Thomas: So the federal [Clownhorn] government?!
Thomas: They can make sure that a State has to get its utilities from a corporation and not under their own control?
Thomas: Wow. What happened to State’s rights everybody?
Andrew: Yeah, well, you know.
Thomas: Oh, that’s rough. Well that’s depressing Bryce, but thanks for the question.
Election Day as a Federal Holiday
Let’s stay over here while I’ve got the slack here and then we can go back across the room if we have that many questions. Here’s how far I can get. Ready? Before the stage manager guy yells at me. No, here we go.
Audience Member Tom Paine: Sorry, this might be a really stupid question but I’ve had it for a long time and you’re probably the best one who can answer it so here goes.
I’ve wondered for a long time why a Democratic President, Obama, wouldn’t just make federal election day a holiday permanently and then wouldn’t that just – because of the number of Democrats that are limited by the ability to vote on election day, that would swing so many elections in so many States in favor of Democrats and if it’s not a unilateral power that the President has, when Obama came in he had all of Congress also so why isn’t that priority one, and then win every election? Could be a stupid question, but…
Thomas: I think that’s a great question.
Andrew: Yeah, that is absolutely not a stupid question. So here’s the answer to that. What the federal government can do is declare a federal holiday, that has to be passed by law, so that is in the hands of Congress, it is not something that the President can do unilaterally. The last time we did this was in 1983 I believe with the creation of Martin Luther King day federal holiday, which I remember as history. I was very, very young in 1983, but in history that involved racists, in particular Jesse Helms who’s the kind of person who would be Secretary of State if he were alive today.
Andrew: Just a monster of a human being, taking to the floor to filibuster Martin Luther King day as a national holiday because he was a giant [Clownhorn] racist, and that filibuster was broken by Bob Dole, Republican from Tennessee. So, you know, we used to have Republicans with a conscience.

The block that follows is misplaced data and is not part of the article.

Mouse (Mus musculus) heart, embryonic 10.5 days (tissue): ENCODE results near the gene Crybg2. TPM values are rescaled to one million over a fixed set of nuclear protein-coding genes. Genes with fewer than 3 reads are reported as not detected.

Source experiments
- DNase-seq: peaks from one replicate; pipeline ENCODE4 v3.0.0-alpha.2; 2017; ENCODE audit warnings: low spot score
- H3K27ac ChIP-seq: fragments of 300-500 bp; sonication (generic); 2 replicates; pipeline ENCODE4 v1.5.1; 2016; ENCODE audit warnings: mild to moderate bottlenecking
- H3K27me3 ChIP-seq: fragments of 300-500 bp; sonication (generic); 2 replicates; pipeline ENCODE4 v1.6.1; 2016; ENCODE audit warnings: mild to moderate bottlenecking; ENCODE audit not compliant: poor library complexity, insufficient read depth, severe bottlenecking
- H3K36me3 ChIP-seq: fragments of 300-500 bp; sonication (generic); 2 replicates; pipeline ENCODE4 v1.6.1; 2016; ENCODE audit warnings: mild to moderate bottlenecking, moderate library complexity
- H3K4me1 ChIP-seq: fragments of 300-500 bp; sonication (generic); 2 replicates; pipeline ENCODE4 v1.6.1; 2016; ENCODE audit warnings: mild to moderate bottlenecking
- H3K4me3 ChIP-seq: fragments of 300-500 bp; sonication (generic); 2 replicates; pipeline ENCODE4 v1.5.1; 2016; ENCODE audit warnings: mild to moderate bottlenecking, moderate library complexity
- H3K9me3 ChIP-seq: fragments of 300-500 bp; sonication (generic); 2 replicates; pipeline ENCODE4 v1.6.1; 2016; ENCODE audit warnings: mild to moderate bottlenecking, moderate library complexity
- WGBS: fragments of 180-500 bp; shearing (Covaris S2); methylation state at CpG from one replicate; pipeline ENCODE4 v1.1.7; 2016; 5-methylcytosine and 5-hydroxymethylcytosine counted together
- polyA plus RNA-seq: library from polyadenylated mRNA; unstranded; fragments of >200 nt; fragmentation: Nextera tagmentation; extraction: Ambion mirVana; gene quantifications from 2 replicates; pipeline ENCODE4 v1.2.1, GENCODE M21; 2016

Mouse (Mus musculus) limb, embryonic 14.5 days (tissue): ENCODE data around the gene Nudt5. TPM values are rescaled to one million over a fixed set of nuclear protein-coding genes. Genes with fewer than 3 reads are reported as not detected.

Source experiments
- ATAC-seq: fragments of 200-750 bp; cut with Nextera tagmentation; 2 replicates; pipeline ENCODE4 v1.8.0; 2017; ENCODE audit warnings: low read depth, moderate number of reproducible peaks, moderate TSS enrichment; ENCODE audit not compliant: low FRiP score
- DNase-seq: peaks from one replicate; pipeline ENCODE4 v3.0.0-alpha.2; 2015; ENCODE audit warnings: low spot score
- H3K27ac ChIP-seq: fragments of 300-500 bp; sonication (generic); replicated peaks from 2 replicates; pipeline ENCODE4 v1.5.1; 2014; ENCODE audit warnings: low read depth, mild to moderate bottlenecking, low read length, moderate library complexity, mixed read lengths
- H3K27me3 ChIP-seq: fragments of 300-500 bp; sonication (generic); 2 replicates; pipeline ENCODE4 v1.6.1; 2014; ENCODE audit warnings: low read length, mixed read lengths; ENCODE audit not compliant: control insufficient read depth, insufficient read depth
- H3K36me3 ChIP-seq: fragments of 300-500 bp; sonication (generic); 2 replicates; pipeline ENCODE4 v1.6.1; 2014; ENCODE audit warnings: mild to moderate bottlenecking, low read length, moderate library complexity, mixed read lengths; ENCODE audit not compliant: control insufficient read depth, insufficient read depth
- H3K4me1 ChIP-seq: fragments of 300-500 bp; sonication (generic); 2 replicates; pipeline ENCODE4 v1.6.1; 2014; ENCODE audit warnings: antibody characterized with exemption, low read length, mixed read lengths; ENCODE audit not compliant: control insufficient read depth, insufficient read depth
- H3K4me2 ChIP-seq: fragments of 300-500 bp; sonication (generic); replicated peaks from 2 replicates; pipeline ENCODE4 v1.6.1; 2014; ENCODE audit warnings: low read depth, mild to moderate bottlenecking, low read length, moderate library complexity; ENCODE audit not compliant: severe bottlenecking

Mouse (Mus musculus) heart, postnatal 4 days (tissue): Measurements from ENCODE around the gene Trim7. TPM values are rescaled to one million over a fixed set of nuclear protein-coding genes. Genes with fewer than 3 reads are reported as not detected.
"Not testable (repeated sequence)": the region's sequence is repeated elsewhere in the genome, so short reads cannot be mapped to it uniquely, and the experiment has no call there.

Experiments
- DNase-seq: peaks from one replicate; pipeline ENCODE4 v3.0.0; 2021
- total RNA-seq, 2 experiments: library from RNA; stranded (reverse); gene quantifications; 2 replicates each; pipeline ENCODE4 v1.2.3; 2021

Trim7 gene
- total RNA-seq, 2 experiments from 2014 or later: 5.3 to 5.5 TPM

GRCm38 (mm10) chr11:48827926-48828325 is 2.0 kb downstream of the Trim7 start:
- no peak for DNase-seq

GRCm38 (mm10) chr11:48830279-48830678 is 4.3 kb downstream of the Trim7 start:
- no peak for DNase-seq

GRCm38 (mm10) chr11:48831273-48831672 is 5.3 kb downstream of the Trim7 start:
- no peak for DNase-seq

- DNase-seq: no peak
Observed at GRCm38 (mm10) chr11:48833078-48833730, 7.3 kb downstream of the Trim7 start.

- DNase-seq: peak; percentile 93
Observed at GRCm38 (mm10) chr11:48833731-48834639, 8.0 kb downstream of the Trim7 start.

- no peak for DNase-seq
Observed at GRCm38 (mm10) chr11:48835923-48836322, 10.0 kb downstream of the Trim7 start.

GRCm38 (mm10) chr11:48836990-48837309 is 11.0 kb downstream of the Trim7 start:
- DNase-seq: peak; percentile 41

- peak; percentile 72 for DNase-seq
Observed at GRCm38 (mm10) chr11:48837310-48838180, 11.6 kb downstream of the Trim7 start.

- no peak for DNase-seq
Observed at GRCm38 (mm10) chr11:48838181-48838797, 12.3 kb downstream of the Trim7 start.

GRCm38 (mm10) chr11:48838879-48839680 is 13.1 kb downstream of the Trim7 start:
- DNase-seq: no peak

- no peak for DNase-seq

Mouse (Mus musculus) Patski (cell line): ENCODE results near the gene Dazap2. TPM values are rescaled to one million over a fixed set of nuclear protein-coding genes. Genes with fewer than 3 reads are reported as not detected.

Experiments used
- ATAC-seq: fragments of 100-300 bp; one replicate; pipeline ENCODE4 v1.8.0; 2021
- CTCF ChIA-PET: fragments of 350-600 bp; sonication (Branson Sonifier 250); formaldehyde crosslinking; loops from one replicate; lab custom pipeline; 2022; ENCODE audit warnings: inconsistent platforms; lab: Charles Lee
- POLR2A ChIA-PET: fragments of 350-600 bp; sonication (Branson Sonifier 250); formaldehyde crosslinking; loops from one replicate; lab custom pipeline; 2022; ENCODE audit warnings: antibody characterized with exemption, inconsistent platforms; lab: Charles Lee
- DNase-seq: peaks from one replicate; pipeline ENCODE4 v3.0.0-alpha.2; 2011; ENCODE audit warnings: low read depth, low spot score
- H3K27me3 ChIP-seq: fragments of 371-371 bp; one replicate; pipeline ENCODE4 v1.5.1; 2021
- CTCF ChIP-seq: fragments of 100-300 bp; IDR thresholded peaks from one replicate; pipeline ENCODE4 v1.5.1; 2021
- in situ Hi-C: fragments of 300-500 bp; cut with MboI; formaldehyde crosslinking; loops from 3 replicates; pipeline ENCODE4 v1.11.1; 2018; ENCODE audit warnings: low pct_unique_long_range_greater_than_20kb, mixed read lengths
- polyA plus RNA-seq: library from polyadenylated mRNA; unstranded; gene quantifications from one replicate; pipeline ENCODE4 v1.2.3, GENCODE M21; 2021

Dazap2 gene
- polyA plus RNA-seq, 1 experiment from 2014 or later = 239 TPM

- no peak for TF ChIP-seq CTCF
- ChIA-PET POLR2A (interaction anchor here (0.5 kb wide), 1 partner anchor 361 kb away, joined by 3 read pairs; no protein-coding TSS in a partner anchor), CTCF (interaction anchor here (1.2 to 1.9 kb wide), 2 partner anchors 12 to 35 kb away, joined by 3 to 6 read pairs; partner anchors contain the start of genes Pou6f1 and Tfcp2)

Anyway, so it would be a Congressional issue. Now, why didn’t Obama do it in the first year and a half in which he had a filibuster-proof majority in the Senate and Democratic control of the House of Representatives? That’s something I’ve said on the show a bunch of times which is I think that the fundamental McCain critique of Barrack Obama, which is this is a guy who’s been a Senator for like a week and a half and was in the Illinois State legislature before that and has no executive experience, I think that’s a good critique! It certainly was not enough for me to vote for McCain over Obama, but it was true!
He had no executive experience and I think he was totally in over his head in that first year and a half and failed to press the advantage in the way that somebody with more experience would not be.
Thomas: I agree with that, but I think we also – I mean, obviously I’m pretty sure everybody here can remember 2008 and ‘09 and I don’t know that it was on – I’m sure somebody had that belief out there, but I don’t know that it was on people’s radars because it felt like “okay finally! [Clownhorn] these Republicans, it’s over, we win guys! We did it!” and I just wonder if it wasn’t a priority for that reason and trying to get healthcare to 25 million people-ish that didn’t have it, that kind of thing. Would’ve been very fast to just do, right?